For the first time this summer, King and Prairie schools in Urbana have 21st Century Community Learning Center grants for summer school.
URBANA — Sixty-four kindergartners through fifth-graders are learning in summer school this year at King Elementary in Urbana, but they also seemed to be having plenty of fun while doing so Monday afternoon.
In Lorena Griffin's science class, they learned about Newton's second law of motion by slinging small wheeled carts down various surfaces around the school.
In Lekisha Hall's reading class, they giggled and discussed the various plot points of "The Chocolate Touch," a chapter book by Patrick Skene Catling.
In Alain Nott's class, they learned about math using astronauts.
Rhonda Michelle Turner, who is the summer school coordinator and a King teacher during the school year, said there's a special focus on hands-on learning this summer.
For the first time this summer, King and Prairie schools in Urbana have 21st Century Community Learning Center grants for summer school, Turner said.
Along with intensive math, science and reading instruction, King's summer school also includes technology education, arts and crafts, recreational activities and field trips, as well as working with several community partners.
Both King and Prairie have after-school programs funded by the grants. The grants are distributed by the state but come from the U.S. Department of Education.
The grants allow for hands-on instruction in reading, math and science, as well as buying materials for those lessons. The materials are expensive, Turner said, so the teachers don't have the luxury of using them during the regular school year.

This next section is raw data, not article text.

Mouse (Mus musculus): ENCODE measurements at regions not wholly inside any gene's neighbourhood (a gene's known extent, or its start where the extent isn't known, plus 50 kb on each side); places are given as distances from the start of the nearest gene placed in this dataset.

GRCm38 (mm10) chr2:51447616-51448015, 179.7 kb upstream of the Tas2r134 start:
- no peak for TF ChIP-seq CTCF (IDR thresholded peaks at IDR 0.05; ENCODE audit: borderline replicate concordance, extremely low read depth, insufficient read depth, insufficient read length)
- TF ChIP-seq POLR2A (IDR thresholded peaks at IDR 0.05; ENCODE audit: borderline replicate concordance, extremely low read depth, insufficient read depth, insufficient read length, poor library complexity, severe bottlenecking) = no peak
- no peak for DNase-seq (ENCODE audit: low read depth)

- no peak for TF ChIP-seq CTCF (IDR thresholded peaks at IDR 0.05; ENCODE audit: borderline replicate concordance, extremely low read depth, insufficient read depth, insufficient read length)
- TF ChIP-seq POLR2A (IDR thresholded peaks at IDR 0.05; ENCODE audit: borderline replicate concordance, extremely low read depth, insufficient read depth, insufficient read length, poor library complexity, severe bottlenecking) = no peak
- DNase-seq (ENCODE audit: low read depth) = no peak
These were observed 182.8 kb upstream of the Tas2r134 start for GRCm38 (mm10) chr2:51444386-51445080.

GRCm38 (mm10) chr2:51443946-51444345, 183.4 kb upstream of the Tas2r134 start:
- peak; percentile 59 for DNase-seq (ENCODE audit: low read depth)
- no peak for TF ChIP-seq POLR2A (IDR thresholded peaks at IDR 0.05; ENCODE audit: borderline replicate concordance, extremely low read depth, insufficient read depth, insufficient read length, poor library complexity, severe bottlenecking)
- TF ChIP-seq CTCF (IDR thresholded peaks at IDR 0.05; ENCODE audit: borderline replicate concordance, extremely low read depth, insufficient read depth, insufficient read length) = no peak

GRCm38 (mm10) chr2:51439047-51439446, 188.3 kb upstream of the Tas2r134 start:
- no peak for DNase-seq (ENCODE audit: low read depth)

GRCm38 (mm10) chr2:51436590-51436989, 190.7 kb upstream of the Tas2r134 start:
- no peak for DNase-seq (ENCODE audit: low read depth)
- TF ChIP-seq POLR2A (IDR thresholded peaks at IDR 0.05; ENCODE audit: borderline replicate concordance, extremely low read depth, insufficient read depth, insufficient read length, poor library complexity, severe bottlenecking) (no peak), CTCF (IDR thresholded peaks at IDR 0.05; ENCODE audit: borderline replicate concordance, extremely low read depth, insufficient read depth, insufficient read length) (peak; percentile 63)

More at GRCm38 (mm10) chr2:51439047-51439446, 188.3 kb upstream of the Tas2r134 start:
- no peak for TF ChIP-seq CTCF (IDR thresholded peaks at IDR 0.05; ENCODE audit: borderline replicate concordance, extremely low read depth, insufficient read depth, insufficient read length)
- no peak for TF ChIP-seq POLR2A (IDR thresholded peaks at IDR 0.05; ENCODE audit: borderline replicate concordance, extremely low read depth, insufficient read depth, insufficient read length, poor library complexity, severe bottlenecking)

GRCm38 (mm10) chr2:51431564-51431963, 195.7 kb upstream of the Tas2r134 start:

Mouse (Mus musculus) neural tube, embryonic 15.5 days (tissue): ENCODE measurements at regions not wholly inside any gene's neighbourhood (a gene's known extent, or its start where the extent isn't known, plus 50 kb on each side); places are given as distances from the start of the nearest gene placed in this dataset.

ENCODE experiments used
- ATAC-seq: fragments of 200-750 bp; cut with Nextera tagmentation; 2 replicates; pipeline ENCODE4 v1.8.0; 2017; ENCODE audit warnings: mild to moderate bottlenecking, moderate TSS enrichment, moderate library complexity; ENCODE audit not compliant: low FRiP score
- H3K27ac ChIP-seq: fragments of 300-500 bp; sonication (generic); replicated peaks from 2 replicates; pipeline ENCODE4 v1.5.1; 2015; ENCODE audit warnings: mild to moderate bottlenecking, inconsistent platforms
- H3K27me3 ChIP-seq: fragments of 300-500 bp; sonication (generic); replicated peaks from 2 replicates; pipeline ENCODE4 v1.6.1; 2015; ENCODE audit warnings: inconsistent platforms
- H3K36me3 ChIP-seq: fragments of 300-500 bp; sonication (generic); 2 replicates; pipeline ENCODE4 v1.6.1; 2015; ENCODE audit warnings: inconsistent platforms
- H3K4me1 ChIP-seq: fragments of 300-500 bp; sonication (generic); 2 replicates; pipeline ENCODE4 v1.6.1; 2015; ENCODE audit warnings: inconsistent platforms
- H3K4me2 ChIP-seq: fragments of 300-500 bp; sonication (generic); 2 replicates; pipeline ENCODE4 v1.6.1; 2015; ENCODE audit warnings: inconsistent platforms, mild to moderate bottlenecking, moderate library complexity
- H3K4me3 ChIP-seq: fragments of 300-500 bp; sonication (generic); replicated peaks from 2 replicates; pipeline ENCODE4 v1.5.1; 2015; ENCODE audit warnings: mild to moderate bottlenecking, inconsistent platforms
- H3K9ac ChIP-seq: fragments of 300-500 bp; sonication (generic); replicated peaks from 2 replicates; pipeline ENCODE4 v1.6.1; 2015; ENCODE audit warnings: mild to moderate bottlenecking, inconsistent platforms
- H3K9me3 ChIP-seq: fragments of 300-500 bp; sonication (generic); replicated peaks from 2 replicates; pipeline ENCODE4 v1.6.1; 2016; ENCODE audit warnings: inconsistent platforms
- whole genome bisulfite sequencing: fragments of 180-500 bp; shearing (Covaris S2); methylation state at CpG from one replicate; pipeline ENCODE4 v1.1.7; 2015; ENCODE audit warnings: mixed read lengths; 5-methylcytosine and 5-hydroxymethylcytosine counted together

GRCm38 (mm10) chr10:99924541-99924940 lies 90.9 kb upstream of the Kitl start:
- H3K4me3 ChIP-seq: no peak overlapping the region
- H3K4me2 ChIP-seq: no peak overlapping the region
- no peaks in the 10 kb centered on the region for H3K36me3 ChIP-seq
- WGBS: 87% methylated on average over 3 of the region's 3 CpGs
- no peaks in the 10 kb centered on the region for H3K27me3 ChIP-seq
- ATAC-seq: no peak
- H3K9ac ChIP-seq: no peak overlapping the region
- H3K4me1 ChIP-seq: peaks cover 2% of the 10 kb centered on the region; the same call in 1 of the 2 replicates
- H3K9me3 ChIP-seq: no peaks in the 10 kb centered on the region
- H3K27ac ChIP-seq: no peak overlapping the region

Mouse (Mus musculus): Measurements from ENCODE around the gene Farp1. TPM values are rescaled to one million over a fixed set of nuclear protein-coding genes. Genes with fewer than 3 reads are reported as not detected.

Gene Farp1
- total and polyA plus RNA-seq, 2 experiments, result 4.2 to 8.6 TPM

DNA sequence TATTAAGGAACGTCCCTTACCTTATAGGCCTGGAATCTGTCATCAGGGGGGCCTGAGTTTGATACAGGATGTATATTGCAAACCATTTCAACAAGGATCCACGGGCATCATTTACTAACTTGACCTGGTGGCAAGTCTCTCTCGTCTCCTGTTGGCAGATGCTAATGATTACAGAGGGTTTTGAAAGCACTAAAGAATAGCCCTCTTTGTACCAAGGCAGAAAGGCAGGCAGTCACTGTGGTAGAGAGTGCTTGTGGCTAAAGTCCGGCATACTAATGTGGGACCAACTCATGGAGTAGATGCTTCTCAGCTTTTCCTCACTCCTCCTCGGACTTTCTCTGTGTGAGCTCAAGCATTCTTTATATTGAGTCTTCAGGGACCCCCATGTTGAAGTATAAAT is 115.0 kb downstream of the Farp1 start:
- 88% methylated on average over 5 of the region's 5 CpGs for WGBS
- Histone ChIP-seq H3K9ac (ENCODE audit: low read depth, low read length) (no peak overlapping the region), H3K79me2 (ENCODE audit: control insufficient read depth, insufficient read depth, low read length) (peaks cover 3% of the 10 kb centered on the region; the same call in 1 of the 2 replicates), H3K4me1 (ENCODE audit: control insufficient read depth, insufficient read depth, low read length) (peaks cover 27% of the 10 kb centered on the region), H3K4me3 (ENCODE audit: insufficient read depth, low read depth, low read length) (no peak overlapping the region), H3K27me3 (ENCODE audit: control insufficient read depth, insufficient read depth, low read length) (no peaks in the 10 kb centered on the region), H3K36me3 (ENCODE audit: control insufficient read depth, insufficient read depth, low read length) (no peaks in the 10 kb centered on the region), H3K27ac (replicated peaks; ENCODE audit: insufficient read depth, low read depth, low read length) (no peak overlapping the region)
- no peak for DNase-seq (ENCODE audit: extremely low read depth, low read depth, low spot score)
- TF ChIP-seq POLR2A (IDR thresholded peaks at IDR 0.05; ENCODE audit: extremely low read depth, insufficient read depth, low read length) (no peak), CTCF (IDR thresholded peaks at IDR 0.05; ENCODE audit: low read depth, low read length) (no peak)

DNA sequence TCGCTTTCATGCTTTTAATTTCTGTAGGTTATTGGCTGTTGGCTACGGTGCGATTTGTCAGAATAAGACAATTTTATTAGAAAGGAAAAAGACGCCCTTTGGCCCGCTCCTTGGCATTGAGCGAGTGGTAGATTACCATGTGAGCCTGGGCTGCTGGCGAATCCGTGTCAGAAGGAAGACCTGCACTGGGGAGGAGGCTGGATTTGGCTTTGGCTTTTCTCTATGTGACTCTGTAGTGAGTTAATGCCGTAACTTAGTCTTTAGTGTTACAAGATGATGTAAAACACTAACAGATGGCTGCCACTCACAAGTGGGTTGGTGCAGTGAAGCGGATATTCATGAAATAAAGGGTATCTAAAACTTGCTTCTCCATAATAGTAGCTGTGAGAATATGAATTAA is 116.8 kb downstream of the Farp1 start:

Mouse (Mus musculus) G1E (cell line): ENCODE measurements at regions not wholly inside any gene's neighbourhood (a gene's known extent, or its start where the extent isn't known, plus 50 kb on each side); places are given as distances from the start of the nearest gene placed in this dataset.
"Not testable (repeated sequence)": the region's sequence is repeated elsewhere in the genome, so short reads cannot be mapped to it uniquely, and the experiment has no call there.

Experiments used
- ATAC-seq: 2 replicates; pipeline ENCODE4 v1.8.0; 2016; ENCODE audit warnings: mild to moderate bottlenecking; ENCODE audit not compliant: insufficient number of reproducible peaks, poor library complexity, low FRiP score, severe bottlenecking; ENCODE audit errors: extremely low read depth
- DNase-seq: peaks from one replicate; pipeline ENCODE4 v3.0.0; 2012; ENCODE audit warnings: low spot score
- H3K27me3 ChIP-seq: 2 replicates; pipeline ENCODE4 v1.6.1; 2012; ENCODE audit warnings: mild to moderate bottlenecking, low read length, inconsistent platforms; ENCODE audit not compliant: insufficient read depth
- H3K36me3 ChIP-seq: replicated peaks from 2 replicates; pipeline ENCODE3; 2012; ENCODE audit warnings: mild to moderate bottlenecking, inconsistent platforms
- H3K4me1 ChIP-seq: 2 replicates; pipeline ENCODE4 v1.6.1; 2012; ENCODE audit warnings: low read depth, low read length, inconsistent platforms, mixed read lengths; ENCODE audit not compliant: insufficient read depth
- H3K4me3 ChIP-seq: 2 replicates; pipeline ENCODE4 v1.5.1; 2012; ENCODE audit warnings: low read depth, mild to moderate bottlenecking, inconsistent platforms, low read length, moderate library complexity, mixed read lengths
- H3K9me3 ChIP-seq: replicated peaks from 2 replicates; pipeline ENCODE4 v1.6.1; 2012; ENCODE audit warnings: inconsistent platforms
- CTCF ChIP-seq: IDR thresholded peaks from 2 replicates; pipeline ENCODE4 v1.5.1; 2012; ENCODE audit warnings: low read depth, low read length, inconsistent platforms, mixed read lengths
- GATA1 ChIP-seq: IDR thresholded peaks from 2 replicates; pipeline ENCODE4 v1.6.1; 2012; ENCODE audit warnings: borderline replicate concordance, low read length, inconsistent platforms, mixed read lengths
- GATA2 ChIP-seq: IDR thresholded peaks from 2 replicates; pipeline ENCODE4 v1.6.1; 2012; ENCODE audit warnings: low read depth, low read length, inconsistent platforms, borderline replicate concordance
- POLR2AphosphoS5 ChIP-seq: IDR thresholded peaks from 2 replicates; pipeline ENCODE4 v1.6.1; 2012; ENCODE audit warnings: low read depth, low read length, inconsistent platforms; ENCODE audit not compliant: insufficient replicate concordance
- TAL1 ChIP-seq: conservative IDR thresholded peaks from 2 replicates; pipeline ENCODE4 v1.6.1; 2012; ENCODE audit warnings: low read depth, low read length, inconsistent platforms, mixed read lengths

Summer school students have also visited the Urbana Park District's indoor aquatic center and Skateland. Next week, they'll go to the Miller Park Zoo in Bloomington.
"These are opportunities they wouldn't normally get," Turner said.
The summer school has also partnered with the University of Illinois Extension, the Prairie Center and the Urbana Park District.
The three weeks of summer school also help close that summer gap when students might not be learning, said Nott, who is moonlighting as a math teacher for summer school. During the school year, she teaches third grade.
Nott said she has had to learn about what a kindergartner might be capable of in math class and is teaching students using games and hands-on activities. The goal is to help students figure out ways to visualize what they're learning.
For example, Nott taught students by giving them each a piece of paper called a number line and a small plastic astronaut figure. On her white board, Nott drew an arrow pointing right and a plus sign. She also drew an arrow pointing left, with a subtraction symbol.
The students took turns choosing the number their astronauts would start on, then adding or subtracting certain numbers by walking their astronauts up or down the number line.
Nott used the arrows on the board to remind the students which direction the astronauts should move.
The goal is to help the students learn what the addition and subtraction symbols mean, she said.
"They need to see it so that later on, that symbol means something," Nott said.
In her science class, Griffin had students list various spaces around the school where they could explore Newton's second law using the small wheeled cart and a box designed to launch it.
Then, she had them discuss what kinds of surfaces they would find in each space and the differences among them.
They talked about how a tile floor is slippery, compared with the carpet in Griffin's classroom.
"It's bumpy, so (the cart) won't go as fast," explained third-grader Jaylin Ward.
Griffin said the goal for her lessons in summer school is to get students thinking about forces in their everyday environments, things "you don't think about, but are clearly present."
While the after-school program is more focused on enrichment, the summer school program has other goals.
Turner said the summer school's goal is to keep students learning, both in the classroom and outside it.
"It's keeping them up on their academics and experiencing different things in the community," she said.